The steep decline in American injection molding is accelerating, spurring an effort to develop new niche technologies, particularly liquid silicone rubber.
The current market for liquid injection-molded silicones (LIMS) is about 25 million lb in the Americas, up from 15 million lb in 2003. According to materials’ producer Shin-Etsu, the biggest market is health care at 9 million lb, followed by automotive at 7.5 million lb.
“The inherent properties of silicones make them an obvious choice for a number of applications,” says Mary A. Krenceski, a chemist who works at silicone specialist Extreme Molding in Watervliet, NY. Silicones possess thermal stability over a broad temperature range, are resistant to solvents, have high gas permeability and excellent biocompatibility.
Growing applications in health care include wound drain bulbs, masks, valves, diaphragms and urological devices. They’re used in cars to make connectors, anti-drainback valves, grommets, spark plug boots and mold-in-place gaskets.
New technical developments make them particularly interesting to design engineers. One of the more interesting is compound flexibility. For example, by varying core reactants and the level of silica or other reinforcing filler used, it’s possible to design compounds with varying degrees of modulus, hardness and tear strength.
One of the strengths of silicones is their high degree of gas permeability which accounts for their use in applications such as membranes for gas separation. “However, the permeability can also be detrimental in applications where the molded part needs to provide a barrier to oxygen, air or other gases,” says Krenceski. Copolymers, such as silicone urethane, can be used as a barrier to oxygen in some sealing applications.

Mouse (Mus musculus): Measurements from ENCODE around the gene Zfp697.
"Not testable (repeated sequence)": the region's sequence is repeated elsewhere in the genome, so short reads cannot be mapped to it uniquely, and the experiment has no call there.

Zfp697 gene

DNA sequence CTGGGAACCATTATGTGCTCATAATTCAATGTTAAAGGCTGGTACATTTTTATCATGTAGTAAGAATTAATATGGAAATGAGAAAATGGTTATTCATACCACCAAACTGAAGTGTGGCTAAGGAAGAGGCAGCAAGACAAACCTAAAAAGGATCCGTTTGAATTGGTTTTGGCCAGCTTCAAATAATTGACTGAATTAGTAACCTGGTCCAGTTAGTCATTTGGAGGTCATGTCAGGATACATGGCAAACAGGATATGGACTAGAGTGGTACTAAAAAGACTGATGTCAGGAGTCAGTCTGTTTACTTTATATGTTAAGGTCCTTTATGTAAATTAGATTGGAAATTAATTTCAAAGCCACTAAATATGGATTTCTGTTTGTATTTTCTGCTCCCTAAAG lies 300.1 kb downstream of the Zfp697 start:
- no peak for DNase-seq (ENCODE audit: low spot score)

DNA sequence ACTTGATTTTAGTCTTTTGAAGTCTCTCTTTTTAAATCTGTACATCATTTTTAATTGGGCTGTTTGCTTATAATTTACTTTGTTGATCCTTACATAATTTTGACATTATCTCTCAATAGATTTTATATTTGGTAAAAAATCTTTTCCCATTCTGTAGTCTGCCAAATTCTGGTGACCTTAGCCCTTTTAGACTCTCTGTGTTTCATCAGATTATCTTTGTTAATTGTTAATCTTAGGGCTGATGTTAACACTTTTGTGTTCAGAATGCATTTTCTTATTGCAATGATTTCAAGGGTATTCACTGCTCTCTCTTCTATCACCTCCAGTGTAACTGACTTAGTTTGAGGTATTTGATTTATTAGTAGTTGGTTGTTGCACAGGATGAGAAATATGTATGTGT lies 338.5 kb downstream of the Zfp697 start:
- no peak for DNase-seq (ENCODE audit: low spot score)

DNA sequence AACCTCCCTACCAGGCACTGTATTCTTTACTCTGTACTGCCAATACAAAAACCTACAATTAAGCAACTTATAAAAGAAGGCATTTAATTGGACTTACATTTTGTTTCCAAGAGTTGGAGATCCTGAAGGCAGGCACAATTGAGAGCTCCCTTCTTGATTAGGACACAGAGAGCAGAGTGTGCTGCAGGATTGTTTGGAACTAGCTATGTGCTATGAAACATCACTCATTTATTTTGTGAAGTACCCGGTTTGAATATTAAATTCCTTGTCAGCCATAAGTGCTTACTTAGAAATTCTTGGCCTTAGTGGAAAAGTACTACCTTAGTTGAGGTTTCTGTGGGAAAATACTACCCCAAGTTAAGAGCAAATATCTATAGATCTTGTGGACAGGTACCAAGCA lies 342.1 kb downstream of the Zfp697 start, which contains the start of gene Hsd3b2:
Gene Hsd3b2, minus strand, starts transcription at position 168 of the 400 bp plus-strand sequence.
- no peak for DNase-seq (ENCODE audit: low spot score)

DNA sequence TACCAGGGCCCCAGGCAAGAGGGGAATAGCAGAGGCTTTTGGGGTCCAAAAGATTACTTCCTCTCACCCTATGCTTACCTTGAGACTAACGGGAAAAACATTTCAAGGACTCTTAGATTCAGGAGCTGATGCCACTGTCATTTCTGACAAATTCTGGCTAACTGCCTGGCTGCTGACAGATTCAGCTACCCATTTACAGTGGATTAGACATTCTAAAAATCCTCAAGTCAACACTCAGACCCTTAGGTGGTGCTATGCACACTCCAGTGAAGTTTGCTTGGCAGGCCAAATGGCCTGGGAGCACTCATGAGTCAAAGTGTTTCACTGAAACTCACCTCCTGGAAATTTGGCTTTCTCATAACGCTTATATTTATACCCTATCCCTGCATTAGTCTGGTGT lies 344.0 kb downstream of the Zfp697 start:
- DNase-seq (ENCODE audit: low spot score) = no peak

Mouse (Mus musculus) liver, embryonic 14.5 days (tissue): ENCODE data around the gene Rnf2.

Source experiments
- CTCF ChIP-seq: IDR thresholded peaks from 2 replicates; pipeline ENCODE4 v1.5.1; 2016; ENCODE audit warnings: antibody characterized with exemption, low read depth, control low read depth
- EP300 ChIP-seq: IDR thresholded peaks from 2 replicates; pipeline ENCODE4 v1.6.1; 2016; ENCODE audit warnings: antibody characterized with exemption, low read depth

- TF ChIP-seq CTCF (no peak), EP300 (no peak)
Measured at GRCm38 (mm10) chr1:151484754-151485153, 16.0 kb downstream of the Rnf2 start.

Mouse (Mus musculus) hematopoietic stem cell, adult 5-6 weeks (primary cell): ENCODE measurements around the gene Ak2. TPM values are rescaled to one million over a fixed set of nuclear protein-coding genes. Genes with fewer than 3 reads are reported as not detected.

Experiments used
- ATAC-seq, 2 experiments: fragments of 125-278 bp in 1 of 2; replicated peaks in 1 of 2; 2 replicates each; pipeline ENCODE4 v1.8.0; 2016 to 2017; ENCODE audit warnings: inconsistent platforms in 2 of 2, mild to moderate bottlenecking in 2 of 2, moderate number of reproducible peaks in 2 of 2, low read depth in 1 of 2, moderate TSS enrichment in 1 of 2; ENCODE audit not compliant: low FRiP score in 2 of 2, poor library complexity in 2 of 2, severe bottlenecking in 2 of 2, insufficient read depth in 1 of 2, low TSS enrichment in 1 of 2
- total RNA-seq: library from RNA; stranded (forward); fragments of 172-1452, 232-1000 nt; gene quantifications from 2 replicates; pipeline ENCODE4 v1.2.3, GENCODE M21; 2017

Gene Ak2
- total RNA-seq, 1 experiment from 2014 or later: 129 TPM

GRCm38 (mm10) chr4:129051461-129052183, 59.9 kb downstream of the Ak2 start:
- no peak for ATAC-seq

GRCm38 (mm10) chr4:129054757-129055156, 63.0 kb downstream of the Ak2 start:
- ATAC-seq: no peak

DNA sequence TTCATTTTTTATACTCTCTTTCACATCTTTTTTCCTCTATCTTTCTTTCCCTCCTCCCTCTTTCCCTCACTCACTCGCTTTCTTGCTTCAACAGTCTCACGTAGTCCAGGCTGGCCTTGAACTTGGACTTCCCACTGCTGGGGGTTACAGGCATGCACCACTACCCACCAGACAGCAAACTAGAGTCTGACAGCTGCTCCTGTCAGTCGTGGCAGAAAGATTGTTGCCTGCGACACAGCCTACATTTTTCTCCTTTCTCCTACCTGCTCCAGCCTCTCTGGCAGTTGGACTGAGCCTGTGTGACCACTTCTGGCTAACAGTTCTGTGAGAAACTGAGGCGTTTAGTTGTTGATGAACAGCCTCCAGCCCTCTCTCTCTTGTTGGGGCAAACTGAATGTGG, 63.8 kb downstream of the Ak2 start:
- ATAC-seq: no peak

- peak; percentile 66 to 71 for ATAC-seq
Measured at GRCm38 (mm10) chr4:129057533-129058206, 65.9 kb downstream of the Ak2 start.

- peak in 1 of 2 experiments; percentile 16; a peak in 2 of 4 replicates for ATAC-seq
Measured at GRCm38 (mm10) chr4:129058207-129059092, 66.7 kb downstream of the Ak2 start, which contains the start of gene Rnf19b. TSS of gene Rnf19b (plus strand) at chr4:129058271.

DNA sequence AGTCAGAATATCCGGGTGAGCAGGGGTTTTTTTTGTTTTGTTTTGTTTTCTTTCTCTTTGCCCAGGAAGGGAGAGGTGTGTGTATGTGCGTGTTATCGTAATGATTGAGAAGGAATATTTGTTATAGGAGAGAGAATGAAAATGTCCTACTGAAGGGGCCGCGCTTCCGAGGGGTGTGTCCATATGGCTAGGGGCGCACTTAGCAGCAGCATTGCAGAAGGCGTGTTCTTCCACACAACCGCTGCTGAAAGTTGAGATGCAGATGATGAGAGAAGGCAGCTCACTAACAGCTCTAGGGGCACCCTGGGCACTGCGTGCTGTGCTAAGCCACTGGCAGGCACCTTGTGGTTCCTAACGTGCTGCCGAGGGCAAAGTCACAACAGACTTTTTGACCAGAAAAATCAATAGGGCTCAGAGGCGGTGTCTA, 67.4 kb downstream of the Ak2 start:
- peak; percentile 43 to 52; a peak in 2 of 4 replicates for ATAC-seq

In another example, a new family of polyurethane-silicone materials can overcome some of silicone’s problems when used as implants. The urethane segments boost abrasion resistance and toughness.
New grades of silicones that reduce assembly costs through use of two-shot or insert overmolding processes is another new development. New Select-Hesive LIMS materials bond to thermoplastic substrates without primers or pre-treatment while having only a weak interaction with mold steel. Grade KE2090 self- bonds to polycarbonate, PBT-type polyester and polyphenylene oxide (PPO). Care must be taken in designing the tools for LIMS. Precise gating, venting and shut-offs are all essential.
Krenceski spoke at Molding 2008 in San Francisco in February. Liquid silicone rubber processing goes back to 1944 when GE and Dow Corning developed synthetic rubber.